The Williamson County Sheriff’s Office held the 8th annual Nightmare on Jail Hill over two weekends in October to raise money for the Brown Santa program. Brown Santa is a community service program of the Sheriff’s office and the many sponsors and volunteers who make it happen each year.
Jail Hill is the single largest fundraising event for the program and has raised more money year over year thanks to the hundreds of hours of preparation by volunteers and help from the Brown Santa Board headed up by Captain Pete Hughey.
The program provides assistance to families living at or below the U.S. poverty level guidelines or who have experienced a significant hardship during the year. Families with children age 0 to 17 receive toys, books, and other items to make Christmas merrier and positively impact families that, without their assistance, will not have what some take for granted.
Brown Santa donations purchase toys, books and other items needed to make the children’s Christmas brighter.
The Williamson County Sheriff’s Department used to give historical tours of the Williamson County Jail. Having been in use since 1889, research turned some dramatic stories and interesting people inside its walls. It is even believed to be a little haunted for real.
In 2008, (now) Detective Jeremy Brinkman came up with the idea to haunt the jail and sell tickets to raise money. He got approval from County Judge Gattis and a lot of people jumped on board right away.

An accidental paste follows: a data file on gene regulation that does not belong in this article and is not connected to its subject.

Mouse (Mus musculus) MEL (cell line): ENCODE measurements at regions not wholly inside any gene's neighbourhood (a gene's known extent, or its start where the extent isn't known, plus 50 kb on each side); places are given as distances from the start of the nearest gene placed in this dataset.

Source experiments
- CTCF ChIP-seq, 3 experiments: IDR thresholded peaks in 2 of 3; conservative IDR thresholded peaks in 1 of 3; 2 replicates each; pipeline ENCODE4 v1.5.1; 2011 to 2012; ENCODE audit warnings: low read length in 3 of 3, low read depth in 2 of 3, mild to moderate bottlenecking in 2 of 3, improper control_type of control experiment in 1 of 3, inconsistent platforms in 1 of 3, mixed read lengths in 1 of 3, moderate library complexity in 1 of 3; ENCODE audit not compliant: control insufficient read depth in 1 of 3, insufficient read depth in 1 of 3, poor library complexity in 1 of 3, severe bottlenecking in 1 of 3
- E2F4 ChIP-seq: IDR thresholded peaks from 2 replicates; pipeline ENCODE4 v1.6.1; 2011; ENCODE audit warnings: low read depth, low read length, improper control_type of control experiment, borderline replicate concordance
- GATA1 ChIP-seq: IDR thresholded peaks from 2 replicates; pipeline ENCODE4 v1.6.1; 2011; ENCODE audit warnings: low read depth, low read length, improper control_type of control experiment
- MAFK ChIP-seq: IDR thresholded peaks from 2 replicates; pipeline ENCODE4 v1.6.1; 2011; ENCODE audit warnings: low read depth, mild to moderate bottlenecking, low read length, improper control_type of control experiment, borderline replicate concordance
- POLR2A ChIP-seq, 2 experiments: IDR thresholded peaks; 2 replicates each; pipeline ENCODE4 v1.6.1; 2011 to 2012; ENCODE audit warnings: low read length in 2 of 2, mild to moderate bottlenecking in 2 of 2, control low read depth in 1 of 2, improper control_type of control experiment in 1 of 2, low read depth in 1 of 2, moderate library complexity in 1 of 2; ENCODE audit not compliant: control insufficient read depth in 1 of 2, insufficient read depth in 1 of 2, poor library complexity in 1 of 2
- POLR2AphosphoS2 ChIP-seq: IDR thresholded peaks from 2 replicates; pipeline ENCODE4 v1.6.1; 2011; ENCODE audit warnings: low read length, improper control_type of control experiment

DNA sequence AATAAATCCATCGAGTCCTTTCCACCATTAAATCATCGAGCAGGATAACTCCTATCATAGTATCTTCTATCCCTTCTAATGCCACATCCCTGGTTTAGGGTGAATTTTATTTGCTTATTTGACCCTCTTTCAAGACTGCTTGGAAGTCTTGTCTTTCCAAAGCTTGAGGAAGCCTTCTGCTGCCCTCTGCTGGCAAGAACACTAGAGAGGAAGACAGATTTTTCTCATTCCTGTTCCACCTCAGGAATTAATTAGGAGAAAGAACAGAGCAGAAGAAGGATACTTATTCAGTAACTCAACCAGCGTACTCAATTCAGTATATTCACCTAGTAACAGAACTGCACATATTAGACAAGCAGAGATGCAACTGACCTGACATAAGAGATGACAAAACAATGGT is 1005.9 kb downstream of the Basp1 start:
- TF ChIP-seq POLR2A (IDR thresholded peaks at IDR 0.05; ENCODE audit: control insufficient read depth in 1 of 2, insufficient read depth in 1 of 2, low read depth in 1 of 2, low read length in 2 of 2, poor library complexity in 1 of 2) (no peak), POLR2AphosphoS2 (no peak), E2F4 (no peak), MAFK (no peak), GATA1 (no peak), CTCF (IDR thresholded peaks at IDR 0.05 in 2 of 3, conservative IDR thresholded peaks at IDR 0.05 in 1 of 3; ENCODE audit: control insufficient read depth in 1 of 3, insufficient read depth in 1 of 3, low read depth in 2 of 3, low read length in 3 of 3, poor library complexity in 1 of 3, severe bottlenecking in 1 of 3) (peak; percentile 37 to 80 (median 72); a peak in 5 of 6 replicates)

Since then, Nightmare has grown from a few scares and a handful of actors to—beginning with preparations in August—three full floors of menacing weirdos, psycho clowns and a few truly creepy little-girl-ghosts.
Even the volunteer force has grown in size and popularity year over year. Estimates for attendance for the 2016 event show nearly 2500 visitors and gross receipts in excess of $30,000. This year they added “fast pass” tickets for $20, which turned out to be very popular to the tune of nearly 250 per night. Those who waited in long lines were kept amused by the glowing red eyes of the fiend throwing glow sticks to the crowd from the roof.
Captain Hughey’s daughter Colby organized all of the volunteers, which included whole classes of kids from local high schools, moms and kids, deputies and correctional officers, elected officials, community leaders and residents who just want to be a part of it. “We talked to people in line who said they had just left [Austin attraction] and said it was no where near as good as ours.”
Captain Hughey added, “The best part of Jail Hill is the volunteers who pull everything together and enjoy two crazy weekends.”
The Advocate visited the Jail and noted about 200 people in line for most of the evening, beginning even before sunset. One group of teens came from San Antonio just for the Jail’s great reputation and one couple drove five hours as part of their attempt to see every haunt in Texas.
Brown Santa Help
There is still time to help the Sheriff’s Department prepare for the gift-giving season. Volunteers are needed to sort and box the gifts purchased for the program. There are several dates and slots available from now until December 1. You can also come out to see the Teddy Bear Parade on December 9. Children from Liberty Hill ISD who have earned money to purchase bears and toys will proceed around the Georgetown Square and try to cover Santa with them at the Sheriff’s office. Email BrownSantaWilco@gmail.com for volunteer opportunities and dates.